As was expected willingness to buy was generally influenced by brand, store and price. Table 4 indicates the nature of this relationship showing brand, store and price each influencing willingness to buy for the products men's socks and men's shirt. Brand and price influence willingness to buy product electric toothbrush. No significant rela- tionship was found for the product tape recorder.
Marginal means are reported in Table 5. It is clear thai: Testing for significant comparisons in willingness to buy related to levels of price the Nmrman-Keuls multiple comparison test 33 was used. For the product men's socks, all ccmparisions were significant at the.
For the products electric toothbrush and men's dress L'hirt, all comparisions were significant at the. For perspective, the data is reported in both aggregated and disaggregated form. An overall aggregated measure was constructed by multiplying, for each attribute, possession and importance scores. These products were then summed.
The F-ratios are reported in Table 6. Assuming chat an attitude toward a product is slightly different, depending on the exact composition of product characteristics and environment in a particular combination, differences should b? Table 7 contains the marginal means for the overall measure of attitude. For all products except men's socks, "desirabl-j brand" resulted in a more positive attitude than "unknown brand. These comparisons are sum- marized in Table 8.
The general relationship seems to be for attitude to be more positive as price increases. However, the two significant interactions indicate, that at least in some limited instances, store and brand may jointly influence this relationship. Items were selected which were representative of a broad range of consumer services. Further, it was desired to include items which varied with respect to respondent familiarity and the degree of quality variation within the product class.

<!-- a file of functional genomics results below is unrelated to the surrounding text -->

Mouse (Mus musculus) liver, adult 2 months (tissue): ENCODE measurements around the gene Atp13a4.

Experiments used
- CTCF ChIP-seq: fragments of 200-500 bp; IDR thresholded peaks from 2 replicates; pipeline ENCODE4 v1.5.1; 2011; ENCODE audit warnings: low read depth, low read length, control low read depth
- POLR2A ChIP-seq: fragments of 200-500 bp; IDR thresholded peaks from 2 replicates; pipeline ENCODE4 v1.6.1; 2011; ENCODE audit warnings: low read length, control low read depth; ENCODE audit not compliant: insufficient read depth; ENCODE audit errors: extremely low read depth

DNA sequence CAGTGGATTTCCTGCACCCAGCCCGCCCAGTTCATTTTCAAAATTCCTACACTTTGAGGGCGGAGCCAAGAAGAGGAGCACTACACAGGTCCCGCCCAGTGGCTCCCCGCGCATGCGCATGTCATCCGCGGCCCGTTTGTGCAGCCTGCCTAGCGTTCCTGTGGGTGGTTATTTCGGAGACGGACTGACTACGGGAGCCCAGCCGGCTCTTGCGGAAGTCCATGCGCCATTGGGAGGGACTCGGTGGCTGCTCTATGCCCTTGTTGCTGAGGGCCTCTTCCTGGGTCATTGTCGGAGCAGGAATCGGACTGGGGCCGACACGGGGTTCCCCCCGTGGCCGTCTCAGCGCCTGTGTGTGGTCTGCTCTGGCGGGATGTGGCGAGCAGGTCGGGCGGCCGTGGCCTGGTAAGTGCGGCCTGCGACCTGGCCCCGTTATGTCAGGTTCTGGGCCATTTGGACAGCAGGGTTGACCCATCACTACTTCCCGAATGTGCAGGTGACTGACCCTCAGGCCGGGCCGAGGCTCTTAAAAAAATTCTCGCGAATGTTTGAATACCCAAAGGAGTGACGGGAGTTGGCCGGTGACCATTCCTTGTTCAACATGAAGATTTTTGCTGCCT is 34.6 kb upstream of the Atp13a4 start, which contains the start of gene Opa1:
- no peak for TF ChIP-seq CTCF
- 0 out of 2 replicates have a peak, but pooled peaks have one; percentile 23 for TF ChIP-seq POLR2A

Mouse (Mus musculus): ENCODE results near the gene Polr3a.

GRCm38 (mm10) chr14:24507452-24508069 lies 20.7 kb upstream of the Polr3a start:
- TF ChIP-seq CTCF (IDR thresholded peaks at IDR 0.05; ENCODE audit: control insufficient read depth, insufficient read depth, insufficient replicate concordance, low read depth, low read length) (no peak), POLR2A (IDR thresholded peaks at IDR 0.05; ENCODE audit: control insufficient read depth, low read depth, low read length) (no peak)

The final list contained fifty-three services. The list of services was converted into questionnaire items of the form: Statements were then reworded into several different formats which retained the same essential meaning. For example, 'The more one pays for a servicethe better the quality," and "A service provider who charges higher prices provides better service.
A questionnaire was constructed using the fifty-three price-quality statements. In order to combat potential "ordering effects" one version of the instrument ordered the price-quality statements alphabetically by service, and a second version reversed the sequence of the four pages, renumbering items appropriately.
The two versions of the instrument were randomly distributed among the subjects. This sample is deemed appropriate given that no inferences as to proportions in the population are being sought Berkowitz and Donnerstein Study I Analyses and Results The first analysis performed was a check for order effects.
Two groups, those who received questionnaire version one and those who received version two, were compared via a univariate t test on each variable. The lack of an order effect would result in no differences between the groups; one would then expect the t-scores to be normally distributed with a zero mean. In order to reveal any underlying associations among the variables, responses to the price-quality statements were factor analyzed as per Green Nine orthogonal factors were obtained.
Based on these results, eight composite scales were formed: The scales were purified as per Churchill Resultant reliabilities and composite scale means are reported in Table 1. Further analysis compared means of the composite scales. Thus, Hypothesis 1 is supported, and one can conclude that the extent of belief in a price-quality relationship is dependent on the type of services being considered.